China, US Diplomats Clash Over Human Rights, Pandemic Origin

June 12, 2021 Updated: June 13, 2021

BEIJING—Top U.S. and Chinese diplomats appear to have had another sharply worded exchange, with Beijing saying it told the United States to cease interfering in its internal affairs and accusing Washington of politicizing the search for the origin of the COVID-19 pandemic.

Yang Jiechi, senior Chinese foreign policy adviser and Antony Blinken, U.S. secretary of state, held a phone call Friday that revealed wide divisions in a number of contentious areas, including the curtailing of freedoms in Hong Kong and the mass detention of Muslims in the northwestern Xinjiang region of China.

Calls for a more thorough investigation into the origin of the SARS-CoV-2 virus that causes COVID-19 are particularly sensitive for the Chinese regime because of suggestions that it might have escaped from a virus laboratory in the central city of Wuhan, where cases were first discovered.

Yang said China was “gravely concerned” over what he called “absurd” stories that the virus escaped from the Wuhan lab.

Antony Blinken
Secretary of State Antony Blinken listens as President Joe Biden speaks about his administration’s global COVID-19 vaccination efforts ahead of the G-7 summit, in St. Ives, England, on June 10, 2021. (Patrick Semansky/AP Photo)

The State Department said Blinken “stressed the importance of cooperation and transparency regarding the origin of the virus, including the need for [World Health Organization] Phase 2 expert-led studies in China.“

The United States and others have accused the Chinese regime of failing to provide the raw data and access to sites that would allow a more thorough investigation into where the virus sprang from and how it initially spread.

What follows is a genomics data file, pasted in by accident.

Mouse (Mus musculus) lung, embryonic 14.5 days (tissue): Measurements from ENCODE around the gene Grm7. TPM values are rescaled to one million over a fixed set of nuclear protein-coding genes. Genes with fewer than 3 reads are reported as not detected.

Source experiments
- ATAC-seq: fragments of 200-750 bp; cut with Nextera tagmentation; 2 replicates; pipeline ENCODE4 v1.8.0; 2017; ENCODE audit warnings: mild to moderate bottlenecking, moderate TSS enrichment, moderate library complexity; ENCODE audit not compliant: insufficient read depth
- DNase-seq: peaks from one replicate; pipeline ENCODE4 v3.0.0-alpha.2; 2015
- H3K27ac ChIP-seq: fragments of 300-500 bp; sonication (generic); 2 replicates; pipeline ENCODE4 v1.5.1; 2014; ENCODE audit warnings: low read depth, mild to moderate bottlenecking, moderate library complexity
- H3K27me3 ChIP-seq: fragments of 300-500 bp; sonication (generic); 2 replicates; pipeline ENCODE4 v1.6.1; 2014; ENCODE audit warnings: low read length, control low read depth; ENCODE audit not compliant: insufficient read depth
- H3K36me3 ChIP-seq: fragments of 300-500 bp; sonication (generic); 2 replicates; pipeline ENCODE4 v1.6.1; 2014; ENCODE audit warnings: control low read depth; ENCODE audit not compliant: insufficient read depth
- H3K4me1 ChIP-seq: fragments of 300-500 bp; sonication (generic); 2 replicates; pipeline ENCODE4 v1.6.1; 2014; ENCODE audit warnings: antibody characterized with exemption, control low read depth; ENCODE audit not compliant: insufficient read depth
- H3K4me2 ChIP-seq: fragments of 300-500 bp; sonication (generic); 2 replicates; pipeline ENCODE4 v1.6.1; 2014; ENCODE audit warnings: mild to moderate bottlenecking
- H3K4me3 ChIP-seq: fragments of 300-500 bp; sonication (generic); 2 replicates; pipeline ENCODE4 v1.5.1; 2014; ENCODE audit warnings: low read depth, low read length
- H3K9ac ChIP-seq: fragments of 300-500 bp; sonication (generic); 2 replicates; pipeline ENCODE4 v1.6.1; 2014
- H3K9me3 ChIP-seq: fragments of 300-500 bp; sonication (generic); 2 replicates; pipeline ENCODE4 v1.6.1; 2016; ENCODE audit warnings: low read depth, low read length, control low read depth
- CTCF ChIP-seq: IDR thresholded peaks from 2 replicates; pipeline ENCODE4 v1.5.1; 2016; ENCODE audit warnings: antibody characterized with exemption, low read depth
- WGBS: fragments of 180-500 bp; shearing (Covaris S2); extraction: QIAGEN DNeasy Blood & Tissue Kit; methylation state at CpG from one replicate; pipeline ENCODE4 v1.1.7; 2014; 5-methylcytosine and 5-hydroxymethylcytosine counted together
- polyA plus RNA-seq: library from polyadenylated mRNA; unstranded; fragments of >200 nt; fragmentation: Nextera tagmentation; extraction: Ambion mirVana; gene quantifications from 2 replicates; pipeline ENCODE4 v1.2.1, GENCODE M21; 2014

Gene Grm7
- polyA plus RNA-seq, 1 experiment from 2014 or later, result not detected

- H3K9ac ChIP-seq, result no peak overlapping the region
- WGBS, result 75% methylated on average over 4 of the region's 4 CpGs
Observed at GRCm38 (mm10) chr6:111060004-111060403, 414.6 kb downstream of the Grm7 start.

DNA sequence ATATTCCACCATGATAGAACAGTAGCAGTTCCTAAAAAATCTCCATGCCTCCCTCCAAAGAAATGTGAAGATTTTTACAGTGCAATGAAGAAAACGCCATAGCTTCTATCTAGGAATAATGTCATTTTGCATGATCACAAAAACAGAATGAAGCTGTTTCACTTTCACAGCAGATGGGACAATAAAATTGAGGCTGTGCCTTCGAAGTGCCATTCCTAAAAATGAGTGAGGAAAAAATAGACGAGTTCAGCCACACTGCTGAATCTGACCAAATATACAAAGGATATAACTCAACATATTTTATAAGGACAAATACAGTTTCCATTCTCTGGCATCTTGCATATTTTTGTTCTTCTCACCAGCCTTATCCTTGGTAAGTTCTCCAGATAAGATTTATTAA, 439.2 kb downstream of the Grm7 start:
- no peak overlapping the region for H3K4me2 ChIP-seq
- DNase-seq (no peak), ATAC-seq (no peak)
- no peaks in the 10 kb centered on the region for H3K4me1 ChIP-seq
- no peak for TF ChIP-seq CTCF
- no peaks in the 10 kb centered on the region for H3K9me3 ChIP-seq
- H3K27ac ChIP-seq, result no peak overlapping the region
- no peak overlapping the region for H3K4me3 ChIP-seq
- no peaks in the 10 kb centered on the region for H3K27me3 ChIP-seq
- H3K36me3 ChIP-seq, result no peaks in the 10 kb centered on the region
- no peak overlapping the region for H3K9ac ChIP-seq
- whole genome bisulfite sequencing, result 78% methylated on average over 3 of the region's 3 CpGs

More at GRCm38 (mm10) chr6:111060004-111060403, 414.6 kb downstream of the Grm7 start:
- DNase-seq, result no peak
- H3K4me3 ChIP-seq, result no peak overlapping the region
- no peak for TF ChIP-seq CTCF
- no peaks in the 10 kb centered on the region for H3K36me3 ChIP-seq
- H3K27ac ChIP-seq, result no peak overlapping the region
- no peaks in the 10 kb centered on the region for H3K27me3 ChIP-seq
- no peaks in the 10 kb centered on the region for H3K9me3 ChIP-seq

Equally contentious were the issues of Hong Kong, Xinjiang, Taiwan, and accusations that China has arbitrarily detained two Canadian citizens in retaliation for Canada’s arrest of an executive of Chinese communications technology giant Huawei, who is wanted by U.S. law enforcement.

The United States has “fabricated various lies about Xinjiang in an attempt to sabotage the stability and unity in Xinjiang, which confuse right and wrong and are extremely absurd. China is firmly opposed to such actions,” Yang said.

“Hong Kong affairs are purely China’s internal affairs,” and those found in violation of a sweeping national security law imposed on the former British colony “must be punished,” Yang said.

Blinken, on the other hand, underscored U.S. concern over the deterioration of democratic norms in Hong Kong and the ongoing “genocide and crimes against humanity against predominantly Muslim Uyghurs and members of other ethnic and religious minority groups in Xinjiang,” the State Department said.

He also urged Beijing to ease pressure against Taiwan, the self-governing island democracy China claims as its own territory and says will be annexed by force if necessary.

The tone of the phone call seemed to echo talks in March in Alaska, when the sides traded sharp and unusually public barbs over vastly different views of each other and the world in their first face-to-face meeting since President Joe Biden took office.

Relations between them have deteriorated to their lowest level in decades, with the Biden administration showing no sign of deviating from the established U.S. line against China over trade, technology, human rights, and China’s claim to the South China Sea.

On Thursday, China’s ceremonial legislature passed a law to retaliate against sanctions imposed on Chinese politicians and organizations, threatening to deny entry to and freeze the Chinese assets of anyone who formulates or implements such measures, potentially placing new pressure on foreign companies operating in the country.